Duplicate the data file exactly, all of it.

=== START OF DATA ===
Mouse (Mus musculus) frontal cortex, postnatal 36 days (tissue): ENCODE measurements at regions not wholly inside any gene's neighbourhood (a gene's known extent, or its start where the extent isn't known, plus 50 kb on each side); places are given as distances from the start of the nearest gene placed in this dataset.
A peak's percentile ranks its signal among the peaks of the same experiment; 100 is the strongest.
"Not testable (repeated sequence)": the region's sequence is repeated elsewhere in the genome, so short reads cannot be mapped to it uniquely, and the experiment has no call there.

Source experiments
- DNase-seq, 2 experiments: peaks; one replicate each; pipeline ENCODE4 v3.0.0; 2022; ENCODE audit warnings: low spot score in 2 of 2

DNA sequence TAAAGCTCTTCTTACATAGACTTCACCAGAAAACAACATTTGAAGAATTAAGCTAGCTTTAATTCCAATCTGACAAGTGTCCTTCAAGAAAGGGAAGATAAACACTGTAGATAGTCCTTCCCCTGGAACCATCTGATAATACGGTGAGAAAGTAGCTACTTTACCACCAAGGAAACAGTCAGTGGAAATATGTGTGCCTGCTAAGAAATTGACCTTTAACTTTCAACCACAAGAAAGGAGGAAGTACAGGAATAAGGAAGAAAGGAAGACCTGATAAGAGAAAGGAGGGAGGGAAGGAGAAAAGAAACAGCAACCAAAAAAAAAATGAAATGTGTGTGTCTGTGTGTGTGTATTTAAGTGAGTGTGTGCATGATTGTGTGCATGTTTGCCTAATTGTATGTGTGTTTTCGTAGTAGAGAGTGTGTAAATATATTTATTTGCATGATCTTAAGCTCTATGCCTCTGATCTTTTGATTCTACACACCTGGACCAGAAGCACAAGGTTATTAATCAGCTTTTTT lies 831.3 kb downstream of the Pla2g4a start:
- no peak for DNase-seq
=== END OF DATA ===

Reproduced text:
Mouse (Mus musculus) frontal cortex, postnatal 36 days (tissue): ENCODE measurements at regions not wholly inside any gene's neighbourhood (a gene's known extent, or its start where the extent isn't known, plus 50 kb on each side); places are given as distances from the start of the nearest gene placed in this dataset.
A peak's percentile ranks its signal among the peaks of the same experiment; 100 is the strongest.
"Not testable (repeated sequence)": the region's sequence is repeated elsewhere in the genome, so short reads cannot be mapped to it uniquely, and the experiment has no call there.

Source experiments
- DNase-seq, 2 experiments: peaks; one replicate each; pipeline ENCODE4 v3.0.0; 2022; ENCODE audit warnings: low spot score in 2 of 2

DNA sequence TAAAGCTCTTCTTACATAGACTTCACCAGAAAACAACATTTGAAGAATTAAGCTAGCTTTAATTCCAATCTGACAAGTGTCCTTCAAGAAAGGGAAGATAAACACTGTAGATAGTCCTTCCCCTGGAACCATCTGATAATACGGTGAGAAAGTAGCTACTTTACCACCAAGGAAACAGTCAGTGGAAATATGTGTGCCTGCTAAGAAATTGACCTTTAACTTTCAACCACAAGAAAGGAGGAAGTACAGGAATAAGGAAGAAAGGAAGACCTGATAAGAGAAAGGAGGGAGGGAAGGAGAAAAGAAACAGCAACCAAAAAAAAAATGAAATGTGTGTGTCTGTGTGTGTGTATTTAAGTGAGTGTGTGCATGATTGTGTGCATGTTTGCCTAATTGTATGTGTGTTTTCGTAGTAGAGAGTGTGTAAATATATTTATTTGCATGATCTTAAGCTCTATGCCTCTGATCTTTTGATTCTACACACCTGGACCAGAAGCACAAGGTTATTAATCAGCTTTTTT lies 831.3 kb downstream of the Pla2g4a start:
- no peak for DNase-seq